This first year of real summer heat, of seeds planted that actually grew, I find I am learning a lot in my garden. Specific things, like "don't plant things so close together because they will get larger than you ever thought imagined," and more vague things, such as "you'll thank yourself for planting fruit next year." I am learning to wait until you're ready to eat the things before picking them, no matter how exciting it may be to pull up some veggies while gathering eggs in the morning.. no one wants to eat a limp carrot. I've watched my heirloom Cherokee Purple tomatoes turn from flowers to tennis-balls, and larger - I swear one of those suckers is going to weigh in at almost two pounds! And now, in this first week of July, I am having to contemplate what to do with my excess bounty which means my first official year of canning, or "putting up" which is a term that fills me with an heretofore-unfathomed joy.
I started with pickles. Simple refrigerator pickles, no canning necessary, just easy around-the-house ingredients making a sweet-and-sour crop that is curing out of the way. I tried one yesterday and I think they're wonderful. Soon I'll launch into dill pickles for my husband, which will deal with most of my cuke-crop. I'm researching ways to keep my tomatoes: most likely I'll roast them with garlic and onion and pack them in oil, although they'll need to be kept in the fridge or freezer and that's going to eat up a lot of chilling space. Oh, how I want a deep-freeze! One of our neighbours has a large fig tree than I'm going to raid for jams and preserves; she also has an apple-tree that has been dropping fruit onto our carport for weeks, so I need to get up and gather some off the branches before they all turn to bruised mush on the concrete. I am thankful for my laziness that I didn't get planted half of what I'd dreamed; I've never experienced heat and humidity like we've had lately and I cannot imagine having to toil away endlessly to keep up with the crop this first sweltering summer.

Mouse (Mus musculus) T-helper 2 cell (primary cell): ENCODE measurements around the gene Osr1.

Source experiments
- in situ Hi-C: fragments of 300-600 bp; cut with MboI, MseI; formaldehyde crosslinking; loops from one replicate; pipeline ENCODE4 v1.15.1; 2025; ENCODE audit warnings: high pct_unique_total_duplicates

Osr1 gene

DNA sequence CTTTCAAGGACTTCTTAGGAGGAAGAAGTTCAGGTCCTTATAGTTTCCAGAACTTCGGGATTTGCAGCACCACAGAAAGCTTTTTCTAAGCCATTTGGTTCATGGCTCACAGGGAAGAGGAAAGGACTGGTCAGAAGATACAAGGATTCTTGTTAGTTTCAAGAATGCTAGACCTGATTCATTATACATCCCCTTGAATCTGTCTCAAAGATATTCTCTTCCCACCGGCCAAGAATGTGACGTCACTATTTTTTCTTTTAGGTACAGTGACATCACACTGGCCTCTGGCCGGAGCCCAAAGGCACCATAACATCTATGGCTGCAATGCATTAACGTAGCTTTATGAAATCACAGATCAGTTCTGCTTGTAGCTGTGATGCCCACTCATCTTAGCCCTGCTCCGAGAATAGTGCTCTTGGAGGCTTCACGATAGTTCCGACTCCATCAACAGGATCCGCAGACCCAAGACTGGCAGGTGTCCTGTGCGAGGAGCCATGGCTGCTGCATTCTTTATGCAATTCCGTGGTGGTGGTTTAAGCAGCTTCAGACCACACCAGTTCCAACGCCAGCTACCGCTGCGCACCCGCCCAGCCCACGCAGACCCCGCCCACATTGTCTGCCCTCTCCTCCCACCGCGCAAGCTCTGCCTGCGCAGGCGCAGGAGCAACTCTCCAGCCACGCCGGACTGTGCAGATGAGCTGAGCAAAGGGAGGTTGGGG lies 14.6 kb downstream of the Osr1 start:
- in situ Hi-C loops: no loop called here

The chickens have doubled in size since they joined us, and we've been able to give away and sell eggs to family regularly. The cicadas drone, the dogs pant, the birds call, and all the while my garden grows; waiting impatiently for me to catch up with it.